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I am a 29 year old woman diagnosed with bipolar disorder type 1 and also suffer from general anxiety and panic attacks. I have only been recently diagnosed but have been ill since I was a teenager. I tend to have mixed-manic episodes, hence the name of my blog. I am a regular guest blogger for Black Dog Tribe. I am not a mental health professional. I am just writing from my own experiences with mental illness. If you wish to use any of my blog content please contact me at lababup@gmail.com. Visit me on twitter @lababup

Monday, 17 February 2014

Mental health, unemployment and guilt

So I am sitting around on a Monday afternoon at my parent’s house. Lucky me, I am not having to work like everyone else. Instead I am reading, watching tv and blogging. Sounds good to most people I am sure.

The problem is that this isn’t what I want to do at all. More than anything else I want to be able to say that I have a job or am studying or something else that sounds as worthwhile. I know I shouldn’t be so focused on this. It is just that I feel so worthless and pathetic. I feel like other people will view me in this way too when they find out I am not in work.

Technically I am a PhD student. I am enrolled at my university but I have been off sick since April. This was when I had my second severe manic/mixed episode and I had no option but to go off sick. It took about 4 months for me to start coming down from this episode but them there was the inevitable crash down to depression. Then about a month ago I had a manic episode that lasted about two weeks and then I crashed back in to the depression I am now in. So basically I am rapid cycling from one to the other.

I am unable to study or work when I am depressed or manic. When I am manic, I am pacing around in circles, speaking gibberish, laughing wildly and become paranoid and strange. There is no way I could return to university or work whilst I am like this. When I am depressed, I have no motivation, no energy, I can’t focus or concentrate and I feel like life is a massive burden. If I had to go to work or study I think I would probably just cry and collapse in a corner somewhere, rocking back and forth. I wouldn’t last a day.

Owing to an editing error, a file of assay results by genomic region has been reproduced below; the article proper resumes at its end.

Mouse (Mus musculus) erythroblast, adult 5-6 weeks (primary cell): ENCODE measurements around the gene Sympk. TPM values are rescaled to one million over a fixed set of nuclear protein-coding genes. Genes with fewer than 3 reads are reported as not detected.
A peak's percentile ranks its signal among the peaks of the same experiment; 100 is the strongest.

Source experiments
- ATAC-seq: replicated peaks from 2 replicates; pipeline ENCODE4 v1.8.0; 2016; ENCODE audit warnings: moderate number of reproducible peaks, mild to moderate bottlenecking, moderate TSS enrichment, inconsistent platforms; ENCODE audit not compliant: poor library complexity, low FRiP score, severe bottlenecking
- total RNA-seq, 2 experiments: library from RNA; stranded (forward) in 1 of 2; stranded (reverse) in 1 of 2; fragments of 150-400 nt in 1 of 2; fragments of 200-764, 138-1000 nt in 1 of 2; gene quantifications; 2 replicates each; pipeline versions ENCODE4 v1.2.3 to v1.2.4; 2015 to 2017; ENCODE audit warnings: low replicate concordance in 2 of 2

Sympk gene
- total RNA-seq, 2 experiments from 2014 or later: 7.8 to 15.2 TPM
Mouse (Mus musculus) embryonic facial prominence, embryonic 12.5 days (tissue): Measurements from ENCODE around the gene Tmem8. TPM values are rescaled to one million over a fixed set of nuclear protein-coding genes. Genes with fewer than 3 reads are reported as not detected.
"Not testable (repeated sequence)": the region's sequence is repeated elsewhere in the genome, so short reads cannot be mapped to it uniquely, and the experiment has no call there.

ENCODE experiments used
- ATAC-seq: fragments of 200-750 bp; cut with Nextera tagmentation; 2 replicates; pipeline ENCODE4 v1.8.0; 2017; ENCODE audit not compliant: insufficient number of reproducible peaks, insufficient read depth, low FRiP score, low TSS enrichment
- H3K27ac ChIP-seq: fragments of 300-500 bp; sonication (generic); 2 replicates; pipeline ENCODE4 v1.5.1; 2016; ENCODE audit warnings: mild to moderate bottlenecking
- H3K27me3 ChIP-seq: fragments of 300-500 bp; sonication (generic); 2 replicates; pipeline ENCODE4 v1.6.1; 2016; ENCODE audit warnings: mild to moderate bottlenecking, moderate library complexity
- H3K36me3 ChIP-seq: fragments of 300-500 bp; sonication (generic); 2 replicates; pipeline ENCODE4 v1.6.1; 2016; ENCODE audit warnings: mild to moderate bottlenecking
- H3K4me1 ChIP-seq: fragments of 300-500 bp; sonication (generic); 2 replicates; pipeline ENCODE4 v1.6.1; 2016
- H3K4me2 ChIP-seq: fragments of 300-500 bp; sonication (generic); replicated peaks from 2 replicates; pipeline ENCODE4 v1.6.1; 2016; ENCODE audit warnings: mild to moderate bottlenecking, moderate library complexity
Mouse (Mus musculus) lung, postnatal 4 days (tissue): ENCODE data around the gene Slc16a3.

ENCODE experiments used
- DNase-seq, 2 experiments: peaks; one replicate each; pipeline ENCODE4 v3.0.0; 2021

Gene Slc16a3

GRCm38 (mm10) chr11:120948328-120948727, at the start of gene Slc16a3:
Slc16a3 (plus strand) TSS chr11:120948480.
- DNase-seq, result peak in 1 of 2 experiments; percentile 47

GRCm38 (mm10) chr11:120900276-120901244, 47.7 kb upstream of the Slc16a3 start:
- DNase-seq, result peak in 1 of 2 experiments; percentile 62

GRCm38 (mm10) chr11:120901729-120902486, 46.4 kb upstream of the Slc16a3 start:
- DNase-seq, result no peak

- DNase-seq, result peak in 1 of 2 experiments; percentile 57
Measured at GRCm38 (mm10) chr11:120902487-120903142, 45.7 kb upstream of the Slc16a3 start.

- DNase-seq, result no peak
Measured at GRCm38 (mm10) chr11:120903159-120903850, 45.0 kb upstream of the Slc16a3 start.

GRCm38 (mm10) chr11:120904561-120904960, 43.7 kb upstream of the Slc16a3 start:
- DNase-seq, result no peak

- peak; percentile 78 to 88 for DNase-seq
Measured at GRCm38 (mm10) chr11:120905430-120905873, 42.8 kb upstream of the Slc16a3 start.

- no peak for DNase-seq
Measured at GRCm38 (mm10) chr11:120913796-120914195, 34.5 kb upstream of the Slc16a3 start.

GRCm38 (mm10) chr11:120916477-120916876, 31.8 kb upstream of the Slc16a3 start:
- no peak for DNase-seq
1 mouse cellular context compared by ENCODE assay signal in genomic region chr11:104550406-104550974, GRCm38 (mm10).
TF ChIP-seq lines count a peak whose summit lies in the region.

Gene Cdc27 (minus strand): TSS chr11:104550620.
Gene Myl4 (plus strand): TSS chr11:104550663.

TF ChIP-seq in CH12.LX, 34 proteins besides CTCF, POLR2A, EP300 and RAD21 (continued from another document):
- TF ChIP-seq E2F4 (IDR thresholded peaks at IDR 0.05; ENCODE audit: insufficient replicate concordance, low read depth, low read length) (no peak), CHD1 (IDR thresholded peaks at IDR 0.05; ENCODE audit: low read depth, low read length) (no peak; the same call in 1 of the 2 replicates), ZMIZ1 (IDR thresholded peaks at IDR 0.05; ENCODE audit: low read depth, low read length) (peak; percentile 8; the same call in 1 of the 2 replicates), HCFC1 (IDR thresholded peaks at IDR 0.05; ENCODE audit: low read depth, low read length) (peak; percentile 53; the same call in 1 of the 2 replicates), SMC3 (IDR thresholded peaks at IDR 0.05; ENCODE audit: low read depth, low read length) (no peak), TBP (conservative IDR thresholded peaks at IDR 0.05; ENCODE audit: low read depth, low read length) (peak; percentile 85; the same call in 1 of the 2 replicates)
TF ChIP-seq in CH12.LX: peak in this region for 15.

Although I have just described in brief why I cannot work when my mental health is like this, I still feel very strong feelings of guilt and shame surrounding this. Everyone else is able to work. Why can’t I just get myself together? Why can’t I just be like everyone else? Am I lazy? In addition, I feel like I have no purpose in life and am a drain on society. This feeds back in to feelings of guilt and worthlessness. I know logically that you don’t have to have a job to have a meaningful life or to be a valued person. However I can’t help but feel this way.

My feelings of guilt are compounded by the weight of society’s expectations. One of the first things people ask you when they meet you is ‘what do you do for a living?’ or if they know you, ‘how is work?’. You feel awful when you have to say that you don’t work. What will they be thinking of you? What will we talk about now? Are they judging me?

Money obviously becomes an issue too. I have received a scholarship to study my PhD but whilst I am off sick, I don’t receive anything. I am also too scared to apply for any kind of sickness benefits because I don’t want to go to an assessment with someone from the DWP who knows nothing about me or mental illness in general. It is too much pressure and I feel like I won’t be able to talk to this stranger about something so personal. I am lucky enough to have some financial support from my family, but things are still tight.

I think that, rightly or wrongly, a large part of your identity becomes tied in to the job you do. It is where you achieve things, make friends and conduct a lot of your social life. If you don’t work due to mental illness, you lose all of this together with a lot of feelings of confidence which you gain from work or study. In addition you don’t have any kind of routine to keep you steady and you feel like you don’t have a purpose.

I desperately want to be accepted by society and feel valued. I worry that the only way to do this is work. However, when I think about it more I know that it is the illness, not a lack of will, which prevents me from work. I just hope that other people understand this and try to be sympathetic. If I could I would. The reality of not working is not as great as people think. It is an isolating and lonely existence.

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